State Profile: Washington Wine Country

Washington State is like a mini-California and a maxi-New York. 

It is by far the second largest grape and wine producing state, though its 836 wineries are only about a fifth of California’s 4,795—but nearly twice New York’s 470. And the growth has been explosive: When I came to the industry 41 years ago, New York was a clear #2 and Washington a distant #3, but a combination of visionary wineries,  effective organizations, and a collaborative spirit have shaped today’s success.

Washington also has 20 AVA’s (California 147, New York 11), and enjoys several major factors favoring grape and wine production. Its latitude at 46 degrees (between Burgundy and Bordeaux) is ideal in terms of temperature ranges for many different grape varieties. The lack of rainfall, and abundant sunlight east of the Cascade mountains, combine for superb ripening with little disease pressure. Glacial and Volcanic soils are ideal hosts for vines, and Washington has an abundance of own-rooted vineyards.

Chateau St. Michelle, part of Ste. Michelle Wine Estates, provided vision, collaboration, and coattails for the early growth of the Washington wine industry, with leaders like Allen Shoup and Ted Baseler understanding how the winery and the state industry were inextricably linked. Besides producing a large amount of high quality wines distributed internationally, boosting the image of Washington as a serious wine region, they supported the industry in numerous ways, and served as a wedge to help other producers enter markets. The current situation involving significant cutbacks in future grape purchases will be a challenge for the industry and its various organizations.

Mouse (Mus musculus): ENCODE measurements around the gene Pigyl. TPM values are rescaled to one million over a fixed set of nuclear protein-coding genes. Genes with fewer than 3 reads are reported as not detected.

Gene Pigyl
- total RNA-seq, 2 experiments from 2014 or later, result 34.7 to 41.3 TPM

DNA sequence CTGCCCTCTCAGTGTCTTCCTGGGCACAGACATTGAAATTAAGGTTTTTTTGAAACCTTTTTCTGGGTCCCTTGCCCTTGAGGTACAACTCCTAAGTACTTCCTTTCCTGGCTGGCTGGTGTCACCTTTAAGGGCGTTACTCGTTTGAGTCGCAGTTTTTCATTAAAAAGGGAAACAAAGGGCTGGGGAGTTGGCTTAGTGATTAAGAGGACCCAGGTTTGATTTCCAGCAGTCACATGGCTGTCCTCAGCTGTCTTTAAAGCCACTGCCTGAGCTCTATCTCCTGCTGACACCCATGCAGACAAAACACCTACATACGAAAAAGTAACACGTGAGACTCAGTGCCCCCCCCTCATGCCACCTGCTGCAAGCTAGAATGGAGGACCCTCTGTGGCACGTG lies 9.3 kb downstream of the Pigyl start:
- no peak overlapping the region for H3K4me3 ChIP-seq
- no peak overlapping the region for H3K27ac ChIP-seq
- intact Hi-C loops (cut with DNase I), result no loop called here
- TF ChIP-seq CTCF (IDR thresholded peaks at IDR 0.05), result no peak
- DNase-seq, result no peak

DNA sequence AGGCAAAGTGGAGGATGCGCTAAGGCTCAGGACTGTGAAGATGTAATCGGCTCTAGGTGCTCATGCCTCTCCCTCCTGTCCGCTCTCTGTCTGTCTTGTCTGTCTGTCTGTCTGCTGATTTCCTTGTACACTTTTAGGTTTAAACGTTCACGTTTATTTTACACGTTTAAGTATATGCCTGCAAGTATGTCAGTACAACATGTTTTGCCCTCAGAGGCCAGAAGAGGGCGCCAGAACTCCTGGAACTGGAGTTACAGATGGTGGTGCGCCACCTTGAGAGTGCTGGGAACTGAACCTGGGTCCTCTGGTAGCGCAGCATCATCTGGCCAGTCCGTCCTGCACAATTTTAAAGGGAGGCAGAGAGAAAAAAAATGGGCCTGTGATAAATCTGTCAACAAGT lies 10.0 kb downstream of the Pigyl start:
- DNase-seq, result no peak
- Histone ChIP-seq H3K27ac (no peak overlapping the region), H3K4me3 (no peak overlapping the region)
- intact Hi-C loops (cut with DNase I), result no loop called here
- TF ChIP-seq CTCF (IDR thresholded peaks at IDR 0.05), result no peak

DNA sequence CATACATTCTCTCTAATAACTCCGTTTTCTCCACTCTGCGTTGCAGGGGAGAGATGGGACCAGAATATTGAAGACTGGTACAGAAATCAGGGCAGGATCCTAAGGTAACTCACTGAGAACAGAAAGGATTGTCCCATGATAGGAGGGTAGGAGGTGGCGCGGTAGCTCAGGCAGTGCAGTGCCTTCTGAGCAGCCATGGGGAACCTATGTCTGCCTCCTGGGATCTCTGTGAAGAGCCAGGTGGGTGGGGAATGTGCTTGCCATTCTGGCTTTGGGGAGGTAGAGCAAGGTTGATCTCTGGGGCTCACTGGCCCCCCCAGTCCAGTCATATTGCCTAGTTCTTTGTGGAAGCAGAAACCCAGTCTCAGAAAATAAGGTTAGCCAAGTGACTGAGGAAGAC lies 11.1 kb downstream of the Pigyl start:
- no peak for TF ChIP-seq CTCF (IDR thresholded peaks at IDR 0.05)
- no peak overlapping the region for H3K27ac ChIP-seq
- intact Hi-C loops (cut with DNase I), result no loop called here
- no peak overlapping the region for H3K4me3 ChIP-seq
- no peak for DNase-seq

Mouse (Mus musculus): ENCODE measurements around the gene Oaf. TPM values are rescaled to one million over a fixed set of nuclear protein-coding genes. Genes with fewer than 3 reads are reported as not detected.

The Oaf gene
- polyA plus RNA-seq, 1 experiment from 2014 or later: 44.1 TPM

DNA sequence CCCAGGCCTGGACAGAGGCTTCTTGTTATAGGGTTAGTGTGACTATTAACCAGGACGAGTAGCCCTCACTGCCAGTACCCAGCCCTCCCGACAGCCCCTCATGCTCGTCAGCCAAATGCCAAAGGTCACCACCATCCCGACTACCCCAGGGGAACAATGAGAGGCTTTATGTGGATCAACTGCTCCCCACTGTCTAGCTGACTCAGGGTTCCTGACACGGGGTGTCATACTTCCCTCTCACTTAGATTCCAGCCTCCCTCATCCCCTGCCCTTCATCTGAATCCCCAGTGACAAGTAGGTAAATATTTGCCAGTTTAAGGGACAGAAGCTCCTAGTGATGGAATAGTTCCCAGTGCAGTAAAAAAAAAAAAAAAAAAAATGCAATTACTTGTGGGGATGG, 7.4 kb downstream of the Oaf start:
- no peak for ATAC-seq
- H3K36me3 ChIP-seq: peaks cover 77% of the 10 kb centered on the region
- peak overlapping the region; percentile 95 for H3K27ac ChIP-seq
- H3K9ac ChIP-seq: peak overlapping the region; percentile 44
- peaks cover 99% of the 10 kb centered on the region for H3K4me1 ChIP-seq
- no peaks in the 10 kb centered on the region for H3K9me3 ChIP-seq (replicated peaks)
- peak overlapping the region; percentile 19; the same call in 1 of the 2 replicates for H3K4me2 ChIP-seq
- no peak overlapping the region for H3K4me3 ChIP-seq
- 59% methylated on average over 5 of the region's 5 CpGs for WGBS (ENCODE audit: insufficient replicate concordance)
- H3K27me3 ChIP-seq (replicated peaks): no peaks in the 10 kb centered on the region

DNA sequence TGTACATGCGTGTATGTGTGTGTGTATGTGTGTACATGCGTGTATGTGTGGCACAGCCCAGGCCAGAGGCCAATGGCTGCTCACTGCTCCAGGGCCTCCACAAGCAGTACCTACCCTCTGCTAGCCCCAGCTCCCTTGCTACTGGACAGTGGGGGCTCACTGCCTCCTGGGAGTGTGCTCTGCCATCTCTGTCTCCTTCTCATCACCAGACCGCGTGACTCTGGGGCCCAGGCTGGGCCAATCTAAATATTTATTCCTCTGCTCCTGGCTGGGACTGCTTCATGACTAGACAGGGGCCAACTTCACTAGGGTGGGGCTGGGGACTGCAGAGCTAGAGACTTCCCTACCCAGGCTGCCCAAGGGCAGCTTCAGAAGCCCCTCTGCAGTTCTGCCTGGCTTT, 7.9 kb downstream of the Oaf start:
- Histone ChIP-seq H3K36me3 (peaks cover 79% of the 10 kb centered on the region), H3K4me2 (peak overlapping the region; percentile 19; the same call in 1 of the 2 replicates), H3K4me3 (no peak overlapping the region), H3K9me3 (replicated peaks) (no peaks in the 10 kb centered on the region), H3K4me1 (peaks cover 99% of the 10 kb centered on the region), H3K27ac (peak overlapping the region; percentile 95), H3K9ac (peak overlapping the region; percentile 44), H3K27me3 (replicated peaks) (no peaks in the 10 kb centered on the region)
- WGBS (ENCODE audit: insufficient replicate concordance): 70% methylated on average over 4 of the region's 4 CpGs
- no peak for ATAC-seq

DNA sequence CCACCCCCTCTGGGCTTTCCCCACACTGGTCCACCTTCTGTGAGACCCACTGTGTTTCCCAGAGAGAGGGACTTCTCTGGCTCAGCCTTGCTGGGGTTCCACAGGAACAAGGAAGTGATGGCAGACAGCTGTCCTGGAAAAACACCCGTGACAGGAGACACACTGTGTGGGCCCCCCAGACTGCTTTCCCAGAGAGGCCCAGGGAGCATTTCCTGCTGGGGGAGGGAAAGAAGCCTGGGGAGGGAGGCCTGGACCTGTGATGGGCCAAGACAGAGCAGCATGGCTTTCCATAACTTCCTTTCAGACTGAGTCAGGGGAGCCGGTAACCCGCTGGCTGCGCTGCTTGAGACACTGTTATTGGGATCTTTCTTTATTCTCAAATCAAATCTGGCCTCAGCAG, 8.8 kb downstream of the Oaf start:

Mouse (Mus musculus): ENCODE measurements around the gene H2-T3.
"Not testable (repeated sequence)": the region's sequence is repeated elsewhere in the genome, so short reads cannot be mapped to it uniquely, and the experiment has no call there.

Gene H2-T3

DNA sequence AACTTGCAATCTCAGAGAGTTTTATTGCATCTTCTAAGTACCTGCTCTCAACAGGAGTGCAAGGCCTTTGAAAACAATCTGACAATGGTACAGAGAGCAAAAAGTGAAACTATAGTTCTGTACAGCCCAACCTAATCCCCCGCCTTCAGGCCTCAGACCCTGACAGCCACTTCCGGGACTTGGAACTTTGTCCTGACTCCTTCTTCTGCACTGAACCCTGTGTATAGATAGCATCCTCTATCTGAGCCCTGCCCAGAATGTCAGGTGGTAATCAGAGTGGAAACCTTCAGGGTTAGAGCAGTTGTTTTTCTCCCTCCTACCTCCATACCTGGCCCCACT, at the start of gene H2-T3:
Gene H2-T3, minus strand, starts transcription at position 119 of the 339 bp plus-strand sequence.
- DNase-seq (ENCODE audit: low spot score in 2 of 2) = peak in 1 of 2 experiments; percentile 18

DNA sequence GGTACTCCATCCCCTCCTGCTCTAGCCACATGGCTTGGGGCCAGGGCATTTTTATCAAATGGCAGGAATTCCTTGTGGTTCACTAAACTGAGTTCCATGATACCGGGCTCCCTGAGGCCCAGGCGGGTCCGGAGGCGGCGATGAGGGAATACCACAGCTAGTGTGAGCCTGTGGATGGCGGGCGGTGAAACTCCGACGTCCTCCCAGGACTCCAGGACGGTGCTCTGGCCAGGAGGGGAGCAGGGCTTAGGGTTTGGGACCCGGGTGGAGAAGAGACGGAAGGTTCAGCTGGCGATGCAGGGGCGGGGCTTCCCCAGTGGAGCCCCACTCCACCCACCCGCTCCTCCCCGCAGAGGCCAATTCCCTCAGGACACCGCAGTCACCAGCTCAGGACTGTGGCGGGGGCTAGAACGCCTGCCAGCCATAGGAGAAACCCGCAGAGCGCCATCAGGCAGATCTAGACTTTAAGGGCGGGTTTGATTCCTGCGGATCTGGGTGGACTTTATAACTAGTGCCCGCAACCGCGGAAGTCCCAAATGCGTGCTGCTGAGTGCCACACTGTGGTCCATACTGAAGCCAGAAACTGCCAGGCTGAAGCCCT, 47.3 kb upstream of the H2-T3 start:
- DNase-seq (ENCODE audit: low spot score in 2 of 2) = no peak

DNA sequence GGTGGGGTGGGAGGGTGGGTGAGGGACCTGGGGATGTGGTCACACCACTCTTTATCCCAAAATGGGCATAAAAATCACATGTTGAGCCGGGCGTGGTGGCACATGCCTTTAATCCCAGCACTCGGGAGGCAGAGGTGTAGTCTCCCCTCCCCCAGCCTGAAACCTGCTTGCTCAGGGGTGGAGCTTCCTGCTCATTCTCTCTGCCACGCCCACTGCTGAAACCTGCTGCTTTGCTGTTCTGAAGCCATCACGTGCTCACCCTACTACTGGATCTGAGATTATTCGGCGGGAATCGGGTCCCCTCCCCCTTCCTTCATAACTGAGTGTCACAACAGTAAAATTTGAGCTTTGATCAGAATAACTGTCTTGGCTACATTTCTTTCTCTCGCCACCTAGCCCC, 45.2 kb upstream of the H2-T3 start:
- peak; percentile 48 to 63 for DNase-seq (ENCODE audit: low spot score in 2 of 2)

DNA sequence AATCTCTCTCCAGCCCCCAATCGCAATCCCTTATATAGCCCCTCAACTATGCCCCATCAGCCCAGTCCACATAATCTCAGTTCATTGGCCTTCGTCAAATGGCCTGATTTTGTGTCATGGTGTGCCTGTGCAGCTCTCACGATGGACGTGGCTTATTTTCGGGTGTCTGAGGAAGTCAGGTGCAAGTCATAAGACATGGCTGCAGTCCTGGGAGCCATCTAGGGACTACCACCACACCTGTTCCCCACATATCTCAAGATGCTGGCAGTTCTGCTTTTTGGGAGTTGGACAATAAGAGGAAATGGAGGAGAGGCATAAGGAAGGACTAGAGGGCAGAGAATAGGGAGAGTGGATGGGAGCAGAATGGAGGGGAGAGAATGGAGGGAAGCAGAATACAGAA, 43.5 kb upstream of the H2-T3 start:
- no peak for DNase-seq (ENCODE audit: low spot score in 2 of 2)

DeLille Cellars in Woodinville recently celebrated its 30th anniversary as a top producer of Bordeaux style blends under the philosophy that “all good blends transcend the sum of their individual parts”. With a particular focus on grapes from the Red Mountain AVA, DeLille was among the first five wineries in Washington to receive a five star rating from Robert Parker. The winery also features a superb restaurant where WineAmerica had its Fall Retreat dinner last year, a truly memorable occasion.

L’Ecole No. 41 in Walla Walla has been a flagship for quality, collaboration and leadership since its founding in 1983 by Jean and Baker Ferguson, joined in 1989 by their daughter Megan and her husband Marty Clubb, and then their children Riley and Rebecca—a three generation operation. Named after the Historic Frenchtown Schoolhouse it occupied, L’Ecole No. 41 was only the third winery in Walla Walla, and the 20th in Washington—where there are now over 800. Their sustainable vineyards produce high quality grapes resulting in extraordinary wines recognized around the world. Marty received the Rich Smith Award Excellence in January, recognizing “Passion, Commitment, Collaboration” for his years of leadership in multiple state and national organizations, including WineAmerica.

In addition to many great wineries, Washington State has several effective trade associations on state and regional levels, including the Washington Winegrowers AssociationWashington Wine InstituteWalla Walla Valley Wine Alliance, and others. In addition, for many years the Washington Wine Commission, funded with industry assessments administered by the state, has been a major reason why the reputation for quality has spread far and wide across the United States and world. Last, but by no means least, Washington State University has had a robust, largely industry funded, viticulture and enology capability supplemented by smaller but effective programs at smaller institutions.

Great Grapes: Merlot

Many years ago I had the pleasure of participating in a seminar titled, “Merlot Magic”, at the Kapalua Bay Wine Festival in Hawaii which compared Long Island and Washington wines, with the latter presented by the late wine writer Tom Stockley. Oh, and there was Hawaiian Vintage Chocolate in the mix as well. The audience loved it, which is no surprise: What’s not to like?

The film “Sideways” dealt an unfair blow to Merlot, but Washington vintners have consistently shown how truly great this wine can be. With roots in Bordeaux, Merlot has softer tannins than Cabernet Sauvignon, resulting in a velvety essence in taste and mouthfeel, and also making it a good blending partner with Cab and in “Meritage” wines.